There are plenty of apps out there that cater to meditation and employ practices designed to help you strengthen your cognitive abilities, but one in particular worth mentioning is Aura Premium. Apparently Aura is the “only [app] that uses machine learning to completely cater to you and your specific needs.” The app helps you find balance and the science-backed findings were researched and developed by therapists and teachers. And, the AI components can take feedback as you use it to help better equip you with living in zen. It’s also great for first-timers too, and the time selection varies from three to 10-minute sessions. Aura was Apple’s #1 New Apps We Love this year and has been praised by the likes of Forbes, TeenVogue and TechCrunch.
Meanwhile, music can play a big part in the mindful and meditative experience.
First, figure out what music connects you, helps to de-stress you, or all-around makes your shoulders drop in relaxation when you listen. Perhaps it’s classical or maybe you have an Enya record lying around, whatever it is, make it about your preference and not what anyone says “will relax you.”
Now that you’ve selected your own tunes, it’s about listening, absorbing and reflecting on the attachment felt with the music. It’s important to hear the music while also concentrating on your senses and motions, from your eyes to your toes. Think about the music moving through each body part and as you are transitioning through, breathing and exhaling at every step. Take your time. You want to feel the vibrations while also letting the exercise help guide you to reflection. Simply listening is a skill in itself, one that you can really employ here.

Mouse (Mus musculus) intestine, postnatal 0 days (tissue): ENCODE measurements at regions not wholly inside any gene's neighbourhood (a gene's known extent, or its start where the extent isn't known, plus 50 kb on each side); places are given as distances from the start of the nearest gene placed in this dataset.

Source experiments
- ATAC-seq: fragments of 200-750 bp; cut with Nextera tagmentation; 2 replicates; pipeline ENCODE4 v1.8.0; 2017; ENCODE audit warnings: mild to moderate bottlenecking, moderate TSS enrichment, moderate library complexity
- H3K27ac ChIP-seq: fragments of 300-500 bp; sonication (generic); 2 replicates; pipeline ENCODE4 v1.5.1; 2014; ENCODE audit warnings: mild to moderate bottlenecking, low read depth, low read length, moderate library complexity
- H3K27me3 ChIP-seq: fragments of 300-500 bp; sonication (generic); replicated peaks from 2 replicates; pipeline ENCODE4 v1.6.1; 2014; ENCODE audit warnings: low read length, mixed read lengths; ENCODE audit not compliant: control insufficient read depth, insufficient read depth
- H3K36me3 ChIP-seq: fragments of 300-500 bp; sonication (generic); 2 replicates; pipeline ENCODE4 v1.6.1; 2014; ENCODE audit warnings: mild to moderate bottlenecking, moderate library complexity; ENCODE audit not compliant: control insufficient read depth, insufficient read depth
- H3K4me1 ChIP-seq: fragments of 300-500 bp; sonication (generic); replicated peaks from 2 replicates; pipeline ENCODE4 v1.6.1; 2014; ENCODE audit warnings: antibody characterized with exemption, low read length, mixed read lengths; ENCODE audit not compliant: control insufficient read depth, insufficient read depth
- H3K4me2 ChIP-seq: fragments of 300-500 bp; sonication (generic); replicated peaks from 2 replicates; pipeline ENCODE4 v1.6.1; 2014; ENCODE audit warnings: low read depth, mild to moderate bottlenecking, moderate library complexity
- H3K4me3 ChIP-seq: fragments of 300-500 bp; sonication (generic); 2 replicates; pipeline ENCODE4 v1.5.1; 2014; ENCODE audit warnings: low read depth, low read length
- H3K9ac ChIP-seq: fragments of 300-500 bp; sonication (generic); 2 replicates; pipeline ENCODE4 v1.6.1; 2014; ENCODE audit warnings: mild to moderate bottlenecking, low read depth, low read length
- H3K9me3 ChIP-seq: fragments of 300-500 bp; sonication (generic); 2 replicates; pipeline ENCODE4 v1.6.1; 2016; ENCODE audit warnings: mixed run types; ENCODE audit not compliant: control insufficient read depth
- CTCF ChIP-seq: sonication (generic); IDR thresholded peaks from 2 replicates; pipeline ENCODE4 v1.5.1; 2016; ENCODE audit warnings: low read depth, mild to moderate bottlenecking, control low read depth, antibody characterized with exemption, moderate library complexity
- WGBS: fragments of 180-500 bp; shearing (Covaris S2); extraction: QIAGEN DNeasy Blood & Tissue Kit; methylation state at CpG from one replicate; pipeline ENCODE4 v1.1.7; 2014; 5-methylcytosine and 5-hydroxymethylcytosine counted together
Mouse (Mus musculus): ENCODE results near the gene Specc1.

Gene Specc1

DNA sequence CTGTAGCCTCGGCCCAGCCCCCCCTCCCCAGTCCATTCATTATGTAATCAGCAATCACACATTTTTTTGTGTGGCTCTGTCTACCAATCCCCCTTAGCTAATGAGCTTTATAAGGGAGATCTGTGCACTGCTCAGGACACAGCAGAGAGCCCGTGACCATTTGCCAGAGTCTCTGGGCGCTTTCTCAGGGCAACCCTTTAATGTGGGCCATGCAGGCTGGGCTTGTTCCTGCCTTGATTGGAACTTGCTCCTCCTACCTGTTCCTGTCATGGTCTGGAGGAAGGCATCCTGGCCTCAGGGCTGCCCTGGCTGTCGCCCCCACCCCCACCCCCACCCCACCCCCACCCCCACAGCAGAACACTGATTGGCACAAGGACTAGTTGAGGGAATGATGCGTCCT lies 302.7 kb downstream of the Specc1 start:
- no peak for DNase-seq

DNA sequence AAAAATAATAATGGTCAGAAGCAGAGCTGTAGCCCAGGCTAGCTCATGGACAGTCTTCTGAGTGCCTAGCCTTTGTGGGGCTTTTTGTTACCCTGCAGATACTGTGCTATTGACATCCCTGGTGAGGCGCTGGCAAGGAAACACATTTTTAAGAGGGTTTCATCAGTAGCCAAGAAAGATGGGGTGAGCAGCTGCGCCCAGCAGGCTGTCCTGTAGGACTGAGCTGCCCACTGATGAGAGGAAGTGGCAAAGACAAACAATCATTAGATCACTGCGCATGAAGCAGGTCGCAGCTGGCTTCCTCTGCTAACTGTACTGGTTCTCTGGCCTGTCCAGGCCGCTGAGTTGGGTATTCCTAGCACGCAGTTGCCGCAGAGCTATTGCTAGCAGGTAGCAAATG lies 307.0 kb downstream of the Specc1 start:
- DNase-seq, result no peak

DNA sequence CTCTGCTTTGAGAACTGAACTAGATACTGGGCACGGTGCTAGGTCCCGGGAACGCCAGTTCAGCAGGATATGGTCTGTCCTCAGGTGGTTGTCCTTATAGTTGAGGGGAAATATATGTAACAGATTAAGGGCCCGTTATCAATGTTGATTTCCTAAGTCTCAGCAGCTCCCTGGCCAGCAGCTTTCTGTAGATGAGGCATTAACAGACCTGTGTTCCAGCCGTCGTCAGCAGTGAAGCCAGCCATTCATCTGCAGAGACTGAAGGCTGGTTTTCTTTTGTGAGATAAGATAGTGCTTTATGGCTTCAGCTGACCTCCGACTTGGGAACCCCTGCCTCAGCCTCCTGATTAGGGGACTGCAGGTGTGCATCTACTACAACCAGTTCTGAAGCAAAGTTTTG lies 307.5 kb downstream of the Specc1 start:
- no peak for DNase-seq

In addition to music, one of the key components to reaching a meditative and mindful state is breathing. This breathing routine is quite helpful, and combines interval breathing with Nadi Shodhana and guided breaths. This concentration and dedication to breathing will help in the self-actualization process.
Remember you can do these exercises throughout the day: in the shower, in a parked car, sitting at the subway, during lunchtime, at the gym, while waiting in line at Wal-mart (may be pushing it, but worth a try!).
Following suit with mindfulness, yet focusing on motivation and the neuroscience behind it, was recently discussed in an article from Mashable. The article outlines how setting achievable goals, training your brain, saying “I feel” rather than “I am” are all methods to think about as well as the four behavioural drivers: drive to acquire, drive to defend, drive to bond and drive to learn, are all key when invigorating motivation.
Noticing how much mindfulness can play a part in your day and tapping into skills and resources should not be neglected in the seeking process.
Learning to actually turn off is certainly the hardest part.
In the meantime, check out “All it Takes is 10 Mindful Minutes,” a Ted Talk given by Andy Puddicombe, a former Buddhist monk and the founder of meditation app Headspace. Its garnered more than 8 million views since it was first recorded in 2012, and it’s all about the benefits of doing nothing (you read that right) for 10 minutes a day. Because we all need to hit the reset button every once in a while.